“We must keep the concrete below 90°[F], so we poured in the early morning hours and ended by 9 a.m.,” recalled Wood.

To aid in maintaining a lower temperature, Manhattan Road and Bridge equipped the Terex 4800 paver with an optional fogging system. Attaching to the finish pans, this system produces a true light fog to aid in finishing the concrete.

Bridge 53 also challenged the expertise of the paving crew. At 1,050 ft long, bridge paving began with a flat grade and 2-ft crown. At a distance of only 300 ft from the header, this crown expanded to almost a lane width. “I recommended that we add a longitudinal joint from the abutment to Pier 2 as a solution,” said Eben [Identify!]. From Pier 2 to the opposite end, paving crews had to narrow the paver from a 63 ft width down to 51 ft. Yet even with all the bridge-design intricacies, Manhattan Road and Bridge has continued to rise to the challenge and pour extremely smooth decks, while remaining on target to beat the contract deadline and receive the full bonus.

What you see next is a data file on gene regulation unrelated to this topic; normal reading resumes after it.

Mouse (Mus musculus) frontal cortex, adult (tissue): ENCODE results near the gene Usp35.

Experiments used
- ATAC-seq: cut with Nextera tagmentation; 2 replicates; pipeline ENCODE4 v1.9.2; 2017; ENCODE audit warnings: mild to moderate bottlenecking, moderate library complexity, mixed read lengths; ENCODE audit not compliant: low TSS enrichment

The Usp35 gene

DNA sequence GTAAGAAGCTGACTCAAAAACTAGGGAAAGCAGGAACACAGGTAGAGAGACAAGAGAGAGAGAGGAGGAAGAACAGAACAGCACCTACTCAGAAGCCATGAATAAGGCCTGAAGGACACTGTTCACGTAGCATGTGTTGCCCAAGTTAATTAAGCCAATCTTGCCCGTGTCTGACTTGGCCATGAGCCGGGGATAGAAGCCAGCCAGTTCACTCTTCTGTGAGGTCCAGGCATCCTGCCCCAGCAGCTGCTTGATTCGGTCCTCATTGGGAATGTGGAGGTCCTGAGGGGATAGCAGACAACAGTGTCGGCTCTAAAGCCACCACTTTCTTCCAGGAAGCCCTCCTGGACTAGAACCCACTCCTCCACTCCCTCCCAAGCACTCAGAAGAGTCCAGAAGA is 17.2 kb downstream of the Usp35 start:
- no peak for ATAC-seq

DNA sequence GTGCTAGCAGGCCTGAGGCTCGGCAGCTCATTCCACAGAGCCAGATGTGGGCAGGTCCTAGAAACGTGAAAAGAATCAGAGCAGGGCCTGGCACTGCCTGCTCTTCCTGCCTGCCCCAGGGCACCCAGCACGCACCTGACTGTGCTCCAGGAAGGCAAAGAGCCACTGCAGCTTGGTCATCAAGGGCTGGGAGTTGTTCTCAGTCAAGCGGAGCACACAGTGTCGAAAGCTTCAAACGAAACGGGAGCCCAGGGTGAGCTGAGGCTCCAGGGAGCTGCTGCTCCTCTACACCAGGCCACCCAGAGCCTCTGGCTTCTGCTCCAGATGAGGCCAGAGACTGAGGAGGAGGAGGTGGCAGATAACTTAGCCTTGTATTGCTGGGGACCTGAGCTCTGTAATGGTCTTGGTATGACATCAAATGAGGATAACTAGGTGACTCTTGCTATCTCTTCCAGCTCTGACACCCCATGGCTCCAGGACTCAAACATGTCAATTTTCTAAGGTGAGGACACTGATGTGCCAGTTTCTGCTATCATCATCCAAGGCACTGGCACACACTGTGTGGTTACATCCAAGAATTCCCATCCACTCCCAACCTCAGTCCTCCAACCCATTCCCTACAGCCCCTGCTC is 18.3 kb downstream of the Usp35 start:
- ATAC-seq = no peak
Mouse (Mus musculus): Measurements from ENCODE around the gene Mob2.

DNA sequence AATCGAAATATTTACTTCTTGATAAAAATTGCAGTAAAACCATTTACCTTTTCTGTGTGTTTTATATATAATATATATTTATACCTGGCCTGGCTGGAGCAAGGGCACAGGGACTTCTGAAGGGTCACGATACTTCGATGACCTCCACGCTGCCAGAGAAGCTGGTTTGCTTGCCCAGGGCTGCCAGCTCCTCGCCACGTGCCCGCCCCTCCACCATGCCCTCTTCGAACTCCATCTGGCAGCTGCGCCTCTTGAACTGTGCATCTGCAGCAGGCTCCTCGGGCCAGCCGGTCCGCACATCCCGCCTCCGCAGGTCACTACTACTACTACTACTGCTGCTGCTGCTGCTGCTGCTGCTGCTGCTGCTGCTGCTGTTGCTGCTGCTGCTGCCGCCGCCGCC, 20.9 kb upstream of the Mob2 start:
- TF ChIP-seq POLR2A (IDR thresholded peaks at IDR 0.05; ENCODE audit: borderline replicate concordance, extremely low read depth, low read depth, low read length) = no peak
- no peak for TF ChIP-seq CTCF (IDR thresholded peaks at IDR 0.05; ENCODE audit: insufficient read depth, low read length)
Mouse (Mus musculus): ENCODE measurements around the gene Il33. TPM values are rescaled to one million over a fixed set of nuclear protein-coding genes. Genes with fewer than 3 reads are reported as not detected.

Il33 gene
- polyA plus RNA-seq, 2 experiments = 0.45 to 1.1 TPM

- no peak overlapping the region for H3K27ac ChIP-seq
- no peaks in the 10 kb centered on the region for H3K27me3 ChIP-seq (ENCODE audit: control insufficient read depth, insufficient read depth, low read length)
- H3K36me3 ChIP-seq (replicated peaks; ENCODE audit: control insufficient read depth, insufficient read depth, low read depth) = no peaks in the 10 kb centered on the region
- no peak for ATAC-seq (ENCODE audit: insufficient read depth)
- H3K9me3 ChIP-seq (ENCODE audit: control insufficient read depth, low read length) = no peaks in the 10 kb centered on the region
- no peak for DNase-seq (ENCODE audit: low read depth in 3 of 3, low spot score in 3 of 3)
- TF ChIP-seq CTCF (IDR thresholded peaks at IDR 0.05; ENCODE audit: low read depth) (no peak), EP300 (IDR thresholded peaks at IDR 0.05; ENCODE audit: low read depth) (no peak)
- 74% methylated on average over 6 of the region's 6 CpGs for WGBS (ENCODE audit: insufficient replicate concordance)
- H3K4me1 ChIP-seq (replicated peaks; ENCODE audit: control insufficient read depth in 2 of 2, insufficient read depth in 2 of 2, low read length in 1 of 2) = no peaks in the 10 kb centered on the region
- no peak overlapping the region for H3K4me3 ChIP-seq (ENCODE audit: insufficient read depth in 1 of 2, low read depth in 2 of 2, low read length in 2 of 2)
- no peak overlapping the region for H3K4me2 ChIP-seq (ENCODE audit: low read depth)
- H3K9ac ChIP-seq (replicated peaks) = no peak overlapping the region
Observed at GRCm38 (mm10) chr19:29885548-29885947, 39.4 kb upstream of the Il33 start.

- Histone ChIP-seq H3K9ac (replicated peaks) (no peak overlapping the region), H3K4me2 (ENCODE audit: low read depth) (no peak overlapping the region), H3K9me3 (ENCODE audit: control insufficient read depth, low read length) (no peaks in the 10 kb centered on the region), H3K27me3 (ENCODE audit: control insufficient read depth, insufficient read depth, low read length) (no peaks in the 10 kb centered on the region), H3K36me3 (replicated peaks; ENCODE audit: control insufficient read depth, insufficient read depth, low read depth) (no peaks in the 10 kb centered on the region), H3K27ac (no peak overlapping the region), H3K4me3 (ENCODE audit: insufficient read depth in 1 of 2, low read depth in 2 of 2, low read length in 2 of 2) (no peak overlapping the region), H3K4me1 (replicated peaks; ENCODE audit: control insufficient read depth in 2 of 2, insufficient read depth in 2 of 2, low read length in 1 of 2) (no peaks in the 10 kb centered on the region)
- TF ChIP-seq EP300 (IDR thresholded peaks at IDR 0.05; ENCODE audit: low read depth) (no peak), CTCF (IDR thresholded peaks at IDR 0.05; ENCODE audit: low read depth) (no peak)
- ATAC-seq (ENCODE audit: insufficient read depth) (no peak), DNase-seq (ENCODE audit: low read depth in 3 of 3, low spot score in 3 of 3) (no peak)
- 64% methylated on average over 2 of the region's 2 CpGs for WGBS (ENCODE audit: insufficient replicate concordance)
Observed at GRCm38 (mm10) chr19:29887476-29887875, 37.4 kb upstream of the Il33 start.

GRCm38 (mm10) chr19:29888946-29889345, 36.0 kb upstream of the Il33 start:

The true winners are the 62,000 motorists daily traveling the north and west sections of the IDL. With a single contract, many lane-miles of roadway and structurally deficient bridges are being brought up to modern-day standards, increasing safety. “It’s been a privilege to be a part of this project,” concluded Smith.

About The Author: Zettler is with Z-Comm, Cedar Rapids, Iowa.